InnoDB stores data (and indexes) in 16KB blocks.
It sounds like you are shrinking each row by an average of 7% (300/4K).
If the shrinkage had been more than 50%, then probably InnoDB would have noticed adjacent half-full blocks and coalesced them, thereby freeing up some of the predicted savings. (A block is 16KB.) I say only "some" because it is not aggressive at packing the blocks after
If you had not done the
OPTIMIZE, future inserts/deletes/updates, if they were scattered around the table, would have filled in the 'holes' and/or led to blocking coalescing. If, on the other hand, the main activity is to add new rows at the 'end' of the
PRIMARY KEY values, then this subsequent cleanup would not happen, and the
OPTIMIZE would be desirable.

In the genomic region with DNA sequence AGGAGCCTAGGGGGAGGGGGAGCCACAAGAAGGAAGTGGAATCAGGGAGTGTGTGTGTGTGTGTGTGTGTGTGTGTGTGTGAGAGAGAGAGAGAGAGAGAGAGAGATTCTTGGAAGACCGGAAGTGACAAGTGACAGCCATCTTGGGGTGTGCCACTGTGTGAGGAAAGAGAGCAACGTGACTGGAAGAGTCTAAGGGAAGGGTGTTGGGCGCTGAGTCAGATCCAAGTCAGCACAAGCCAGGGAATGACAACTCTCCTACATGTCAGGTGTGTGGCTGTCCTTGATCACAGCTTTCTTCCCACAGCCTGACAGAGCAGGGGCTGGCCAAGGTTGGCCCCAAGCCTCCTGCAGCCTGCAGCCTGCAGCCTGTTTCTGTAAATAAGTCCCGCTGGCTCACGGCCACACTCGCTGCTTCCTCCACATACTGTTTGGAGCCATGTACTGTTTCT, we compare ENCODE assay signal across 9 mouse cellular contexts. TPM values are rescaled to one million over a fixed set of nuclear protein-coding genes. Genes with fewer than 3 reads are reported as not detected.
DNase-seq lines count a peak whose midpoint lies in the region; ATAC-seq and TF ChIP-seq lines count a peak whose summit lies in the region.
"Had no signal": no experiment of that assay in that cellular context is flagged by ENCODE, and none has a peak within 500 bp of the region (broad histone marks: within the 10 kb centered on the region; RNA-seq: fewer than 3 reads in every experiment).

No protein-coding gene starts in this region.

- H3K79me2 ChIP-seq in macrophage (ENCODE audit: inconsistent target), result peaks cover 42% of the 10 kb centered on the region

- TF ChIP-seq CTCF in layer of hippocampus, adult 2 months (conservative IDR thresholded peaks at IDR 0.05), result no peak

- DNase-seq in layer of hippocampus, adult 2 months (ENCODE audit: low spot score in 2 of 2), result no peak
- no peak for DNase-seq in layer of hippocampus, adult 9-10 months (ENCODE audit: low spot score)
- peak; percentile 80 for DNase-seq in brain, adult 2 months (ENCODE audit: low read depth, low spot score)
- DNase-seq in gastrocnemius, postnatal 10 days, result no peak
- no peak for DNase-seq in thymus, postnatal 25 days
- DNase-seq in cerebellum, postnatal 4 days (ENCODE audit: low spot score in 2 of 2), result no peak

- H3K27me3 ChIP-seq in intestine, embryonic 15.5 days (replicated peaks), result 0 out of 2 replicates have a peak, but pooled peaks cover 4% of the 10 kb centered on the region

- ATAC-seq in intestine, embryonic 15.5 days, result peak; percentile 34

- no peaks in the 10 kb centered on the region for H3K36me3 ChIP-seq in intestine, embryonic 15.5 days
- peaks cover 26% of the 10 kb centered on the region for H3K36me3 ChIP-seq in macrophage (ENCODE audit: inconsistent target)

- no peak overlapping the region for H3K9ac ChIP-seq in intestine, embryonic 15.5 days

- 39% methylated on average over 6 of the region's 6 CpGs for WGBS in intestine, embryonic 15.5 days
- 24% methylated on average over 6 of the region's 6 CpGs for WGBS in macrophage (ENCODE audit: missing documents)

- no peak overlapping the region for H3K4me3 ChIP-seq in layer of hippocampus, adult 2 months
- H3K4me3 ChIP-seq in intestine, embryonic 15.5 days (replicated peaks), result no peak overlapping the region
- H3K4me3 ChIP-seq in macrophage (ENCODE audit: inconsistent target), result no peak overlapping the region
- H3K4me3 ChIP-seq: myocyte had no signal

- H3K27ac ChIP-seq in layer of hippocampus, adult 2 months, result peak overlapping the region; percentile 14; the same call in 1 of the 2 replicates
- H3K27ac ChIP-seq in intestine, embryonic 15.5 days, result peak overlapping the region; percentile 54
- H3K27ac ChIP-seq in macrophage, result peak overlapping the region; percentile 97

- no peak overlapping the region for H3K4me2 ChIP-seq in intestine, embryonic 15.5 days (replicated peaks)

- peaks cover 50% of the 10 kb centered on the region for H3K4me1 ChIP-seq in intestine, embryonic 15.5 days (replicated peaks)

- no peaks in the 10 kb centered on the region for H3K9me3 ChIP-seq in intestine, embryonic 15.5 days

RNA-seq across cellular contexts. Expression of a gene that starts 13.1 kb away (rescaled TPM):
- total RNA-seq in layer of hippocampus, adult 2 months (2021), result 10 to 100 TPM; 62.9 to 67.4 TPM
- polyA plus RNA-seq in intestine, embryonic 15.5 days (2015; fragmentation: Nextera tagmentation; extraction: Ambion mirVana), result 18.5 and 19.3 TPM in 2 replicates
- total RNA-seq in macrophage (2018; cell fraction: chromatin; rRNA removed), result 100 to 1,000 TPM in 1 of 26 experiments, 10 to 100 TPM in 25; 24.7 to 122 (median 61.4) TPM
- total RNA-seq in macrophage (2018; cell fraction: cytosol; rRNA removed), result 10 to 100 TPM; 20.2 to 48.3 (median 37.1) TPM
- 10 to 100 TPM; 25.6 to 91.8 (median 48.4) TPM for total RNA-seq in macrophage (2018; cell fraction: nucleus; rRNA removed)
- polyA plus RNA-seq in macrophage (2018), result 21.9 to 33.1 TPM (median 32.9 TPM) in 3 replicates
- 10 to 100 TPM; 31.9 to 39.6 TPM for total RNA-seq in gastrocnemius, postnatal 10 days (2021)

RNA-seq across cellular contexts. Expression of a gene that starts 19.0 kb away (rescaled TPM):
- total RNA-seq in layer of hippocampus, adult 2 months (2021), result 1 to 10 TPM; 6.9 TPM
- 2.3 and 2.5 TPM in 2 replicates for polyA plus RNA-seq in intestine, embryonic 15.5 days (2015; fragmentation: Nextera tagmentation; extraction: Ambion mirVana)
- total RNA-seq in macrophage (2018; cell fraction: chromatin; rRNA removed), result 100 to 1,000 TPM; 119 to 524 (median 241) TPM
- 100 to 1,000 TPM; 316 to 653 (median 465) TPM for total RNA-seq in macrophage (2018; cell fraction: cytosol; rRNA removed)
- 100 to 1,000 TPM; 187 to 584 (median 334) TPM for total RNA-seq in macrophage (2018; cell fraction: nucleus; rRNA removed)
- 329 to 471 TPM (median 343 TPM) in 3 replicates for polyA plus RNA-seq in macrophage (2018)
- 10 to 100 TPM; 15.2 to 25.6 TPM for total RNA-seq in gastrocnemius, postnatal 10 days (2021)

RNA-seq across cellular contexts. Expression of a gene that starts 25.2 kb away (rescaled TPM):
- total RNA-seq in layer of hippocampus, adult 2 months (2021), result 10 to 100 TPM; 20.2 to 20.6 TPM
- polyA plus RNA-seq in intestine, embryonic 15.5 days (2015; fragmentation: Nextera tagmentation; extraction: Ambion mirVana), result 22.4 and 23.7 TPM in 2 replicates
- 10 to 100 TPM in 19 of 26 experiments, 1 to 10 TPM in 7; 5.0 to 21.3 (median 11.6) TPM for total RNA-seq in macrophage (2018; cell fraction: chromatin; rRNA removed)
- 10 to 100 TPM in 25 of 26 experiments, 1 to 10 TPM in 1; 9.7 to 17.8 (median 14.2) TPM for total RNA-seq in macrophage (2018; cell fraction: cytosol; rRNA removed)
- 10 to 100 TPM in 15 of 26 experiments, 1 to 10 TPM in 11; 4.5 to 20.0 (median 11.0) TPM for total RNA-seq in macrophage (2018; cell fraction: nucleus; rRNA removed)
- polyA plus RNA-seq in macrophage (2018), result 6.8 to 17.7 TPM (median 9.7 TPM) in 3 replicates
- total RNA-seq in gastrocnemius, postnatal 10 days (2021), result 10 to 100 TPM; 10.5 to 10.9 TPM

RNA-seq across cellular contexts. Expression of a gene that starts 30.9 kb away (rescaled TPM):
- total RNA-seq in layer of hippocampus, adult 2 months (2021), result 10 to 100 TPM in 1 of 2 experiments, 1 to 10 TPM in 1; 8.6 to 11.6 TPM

How much did the
OPTIMIZE benefit you? Performance probably changed very little. Sure, you freed up some space, but, if you are not running out of disk space, that does not matter much.
Another issue... Tablespaces. The old default was to put all tables into a single tablespace (the file named
ibdata1). It would grow but never shrink. Any freed blocks would be available for future database work, but would not be given back to the OS.
The new default (
innodb_file_per_table) has the same problem. However, an explicit
OPTIMIZE rebuilds the table, and does give the freed space back to the OS. Caveat: During the process, you need 2x the disk space. So, if you were very tight on space,
OPTIMIZE would fail. However...
OPTIMIZE TABLE (for InnoDB) is "Performed in-place as of MySQL 5.6.17. In-place operation is not supported for tables with FULLTEXT indexes. The operation uses the INPLACE algorithm, but ALGORITHM and LOCK syntax is not permitted. " -- https://dev.mysql.com/doc/refman/5.6/en/innodb-online-ddl-operations.html